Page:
Greetings from Brussels!
This week, the question of U.K. adequacy was deliberated in the European Parliament. More specifically, the LIBE committee is of the opinion that the European Commission should amend its draft U.K. adequacy decision to align with recent EU court rulings, as well as with the opinions of the EDPB. The LIBE committee passed a resolution of its evaluation of the commission’s approach on the adequacy of the U.K.’s data protection regime, with 37 in favor, 30 against and one abstention.
You will recall, as highlighted in my April notes following EDPB opinions, the EU watchdog considered U.K. bulk access practices, onward transfers and its own international agreements required further clarification. Clearly, MEPs have taken the opinions of the EDPB on board finding that, if the implementing decisions are as they currently stand, national data protection authorities should suspend transfers of personal data to the U.K. when indiscriminate access to personal data is possible. A Parliamentary news release provides more detail on this development. Following the draft resolution vote, rapporteur MEP Juan Fernando López Aguilar of the progressive alliance of the socialists and democrats political group said, “The Civil Liberties Committee considers that a decision on adequacy should be granted only after the specific elements of U.K. law or practice that are still a matter of serious concern have been properly assessed. Therefore, we call on the Commission to modify the implementing decision to avoid repeating previous mistakes.” The draft resolution will be debated and put to the vote during next week’s plenary session.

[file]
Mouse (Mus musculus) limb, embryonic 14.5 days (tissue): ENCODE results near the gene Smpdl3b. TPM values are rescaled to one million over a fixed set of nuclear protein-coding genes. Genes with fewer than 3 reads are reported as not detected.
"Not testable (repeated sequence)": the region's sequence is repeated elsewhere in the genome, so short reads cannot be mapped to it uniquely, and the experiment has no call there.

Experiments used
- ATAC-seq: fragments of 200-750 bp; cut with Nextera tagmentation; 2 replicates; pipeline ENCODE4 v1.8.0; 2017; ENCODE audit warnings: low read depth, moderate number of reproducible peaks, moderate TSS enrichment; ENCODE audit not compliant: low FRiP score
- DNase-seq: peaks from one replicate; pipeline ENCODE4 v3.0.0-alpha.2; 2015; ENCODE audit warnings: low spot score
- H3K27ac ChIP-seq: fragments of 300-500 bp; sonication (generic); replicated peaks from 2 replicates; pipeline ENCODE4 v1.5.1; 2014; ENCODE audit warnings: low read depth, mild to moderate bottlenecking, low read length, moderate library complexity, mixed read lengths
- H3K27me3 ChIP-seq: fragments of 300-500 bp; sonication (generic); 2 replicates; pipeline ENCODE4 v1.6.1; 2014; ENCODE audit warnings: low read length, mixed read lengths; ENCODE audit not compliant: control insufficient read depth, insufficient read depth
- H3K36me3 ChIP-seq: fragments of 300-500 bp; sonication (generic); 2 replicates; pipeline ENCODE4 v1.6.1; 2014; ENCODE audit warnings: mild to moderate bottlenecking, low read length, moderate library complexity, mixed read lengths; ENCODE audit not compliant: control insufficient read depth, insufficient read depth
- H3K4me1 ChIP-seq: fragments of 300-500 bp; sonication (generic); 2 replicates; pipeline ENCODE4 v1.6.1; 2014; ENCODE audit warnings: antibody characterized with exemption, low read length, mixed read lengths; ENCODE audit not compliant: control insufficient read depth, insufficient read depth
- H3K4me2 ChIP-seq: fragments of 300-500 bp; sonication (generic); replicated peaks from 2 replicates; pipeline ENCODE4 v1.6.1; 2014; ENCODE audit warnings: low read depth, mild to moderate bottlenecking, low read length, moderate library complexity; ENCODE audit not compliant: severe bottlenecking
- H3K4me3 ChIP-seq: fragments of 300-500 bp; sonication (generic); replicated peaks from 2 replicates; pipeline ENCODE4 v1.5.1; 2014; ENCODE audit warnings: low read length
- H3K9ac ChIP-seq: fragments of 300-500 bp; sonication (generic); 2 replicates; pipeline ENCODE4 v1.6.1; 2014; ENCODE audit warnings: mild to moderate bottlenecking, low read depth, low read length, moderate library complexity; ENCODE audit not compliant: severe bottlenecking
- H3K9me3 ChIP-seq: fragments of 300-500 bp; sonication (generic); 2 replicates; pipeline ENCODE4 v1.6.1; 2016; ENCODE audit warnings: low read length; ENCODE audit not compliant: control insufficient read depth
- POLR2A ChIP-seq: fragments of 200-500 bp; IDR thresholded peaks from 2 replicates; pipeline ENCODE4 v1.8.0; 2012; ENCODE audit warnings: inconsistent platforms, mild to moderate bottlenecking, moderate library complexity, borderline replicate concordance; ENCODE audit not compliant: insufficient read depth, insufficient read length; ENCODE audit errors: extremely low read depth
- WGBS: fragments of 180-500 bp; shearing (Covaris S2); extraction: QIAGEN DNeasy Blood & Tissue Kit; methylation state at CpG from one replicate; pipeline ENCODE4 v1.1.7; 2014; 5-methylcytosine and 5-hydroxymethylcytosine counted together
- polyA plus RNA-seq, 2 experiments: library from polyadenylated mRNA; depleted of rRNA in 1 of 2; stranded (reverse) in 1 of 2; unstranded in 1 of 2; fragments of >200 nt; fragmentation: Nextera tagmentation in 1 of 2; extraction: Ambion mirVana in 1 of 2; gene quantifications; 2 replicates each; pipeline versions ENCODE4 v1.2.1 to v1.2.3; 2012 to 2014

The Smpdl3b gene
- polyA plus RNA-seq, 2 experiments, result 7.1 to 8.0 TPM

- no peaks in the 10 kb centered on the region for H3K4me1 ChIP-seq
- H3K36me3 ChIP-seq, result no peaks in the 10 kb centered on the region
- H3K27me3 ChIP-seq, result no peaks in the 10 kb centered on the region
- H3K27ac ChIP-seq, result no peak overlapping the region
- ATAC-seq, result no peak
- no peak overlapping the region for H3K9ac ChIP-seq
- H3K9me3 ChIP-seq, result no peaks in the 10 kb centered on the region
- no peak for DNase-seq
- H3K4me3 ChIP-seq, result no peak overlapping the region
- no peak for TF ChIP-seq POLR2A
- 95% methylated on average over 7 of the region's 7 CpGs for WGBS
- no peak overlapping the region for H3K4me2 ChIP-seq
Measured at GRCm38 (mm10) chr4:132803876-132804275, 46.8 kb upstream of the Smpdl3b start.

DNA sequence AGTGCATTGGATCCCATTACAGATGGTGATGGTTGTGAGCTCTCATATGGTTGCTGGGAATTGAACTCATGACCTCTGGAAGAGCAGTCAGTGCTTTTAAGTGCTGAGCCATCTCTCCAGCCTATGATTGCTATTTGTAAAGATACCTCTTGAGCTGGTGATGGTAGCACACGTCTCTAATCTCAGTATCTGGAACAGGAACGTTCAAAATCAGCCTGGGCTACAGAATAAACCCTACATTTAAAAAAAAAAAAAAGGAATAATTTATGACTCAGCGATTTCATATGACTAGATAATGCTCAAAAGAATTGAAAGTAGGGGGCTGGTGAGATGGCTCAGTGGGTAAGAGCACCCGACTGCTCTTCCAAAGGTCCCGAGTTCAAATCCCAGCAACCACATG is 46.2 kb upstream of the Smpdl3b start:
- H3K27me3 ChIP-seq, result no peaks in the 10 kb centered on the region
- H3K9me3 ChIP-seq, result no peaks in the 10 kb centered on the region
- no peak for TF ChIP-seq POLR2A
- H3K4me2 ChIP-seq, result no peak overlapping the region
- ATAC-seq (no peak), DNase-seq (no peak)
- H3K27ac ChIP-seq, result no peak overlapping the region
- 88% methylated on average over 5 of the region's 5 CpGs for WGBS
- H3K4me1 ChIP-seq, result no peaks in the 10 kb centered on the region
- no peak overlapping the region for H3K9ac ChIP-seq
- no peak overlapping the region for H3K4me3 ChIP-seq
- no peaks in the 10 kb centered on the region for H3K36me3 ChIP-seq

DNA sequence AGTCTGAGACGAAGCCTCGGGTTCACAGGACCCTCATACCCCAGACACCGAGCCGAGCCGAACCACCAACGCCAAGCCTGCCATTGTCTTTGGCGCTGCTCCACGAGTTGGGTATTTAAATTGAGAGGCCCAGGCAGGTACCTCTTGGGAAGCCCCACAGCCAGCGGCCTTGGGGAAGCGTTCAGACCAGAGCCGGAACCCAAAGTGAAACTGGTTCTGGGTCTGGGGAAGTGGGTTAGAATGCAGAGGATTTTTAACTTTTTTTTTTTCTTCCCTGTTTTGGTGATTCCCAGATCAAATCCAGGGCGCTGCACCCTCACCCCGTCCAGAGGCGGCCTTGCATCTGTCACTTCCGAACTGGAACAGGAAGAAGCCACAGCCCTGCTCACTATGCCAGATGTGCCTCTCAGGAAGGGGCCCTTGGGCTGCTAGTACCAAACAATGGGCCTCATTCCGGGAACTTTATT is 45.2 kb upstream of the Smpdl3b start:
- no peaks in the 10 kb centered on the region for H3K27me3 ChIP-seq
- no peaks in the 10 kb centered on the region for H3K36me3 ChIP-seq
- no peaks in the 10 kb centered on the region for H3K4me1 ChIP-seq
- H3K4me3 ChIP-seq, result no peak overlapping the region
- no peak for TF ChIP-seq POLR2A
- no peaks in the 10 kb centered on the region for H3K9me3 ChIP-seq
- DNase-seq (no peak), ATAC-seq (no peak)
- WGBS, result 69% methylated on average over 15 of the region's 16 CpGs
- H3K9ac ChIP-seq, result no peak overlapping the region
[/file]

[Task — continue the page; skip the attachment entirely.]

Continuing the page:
According to some reports, the European Commission was not overly enamored by some of the more colored Parliamentary commentaries, urging MEPs to tone down their criticism of U.K. privacy standards. The commission’s view remains steadfast in that to maintain close — and established — trade and security relationships with the U.K., the adequacy decision is significantly important. If reports are to be believed, it’s not only the EU executive applying pressure on MEPs. It seems that France has been communicating with the EU legislators to be more pragmatic of mind when considering the U.K. data protection regime. Ultimately, putting the emotions of the Brexit decision aside, the reality is that it would be politically counterproductive for Europe not to reach an adequacy decision, considering the U.K.’s proximity as a trading partner to the EU and its significant role as a facilitator of international data flows. Incidentally, that logic applies to both sides of the channel. Next week’s plenary session will be interesting, as it appears the European Parliament is fairly split down political party factions, as contrary to the LIBE resolution, the center-right and more conservative parliamentarian groups are calling for the adoption of the adequacy decisions without delay to avoid general disruption.
However, it is important to note that adequacy decisions are implementing acts of the EU executive, the Parliament has limited power to alter or block such decisions. The commission fully expects to have approval from the EU member states before adoption.
In another interesting commentary this week, I recommend watching the EuroNews interview with Margrethe Vestager, executive vice president of the European Commission, responsible for all things EU digital. In her interview, she speaks to the global challenges of harnessing the power of data. It sheds insight into her vision for the future and importantly the direction of the EU digital economy as supporting acts of data governance legislation take shape.
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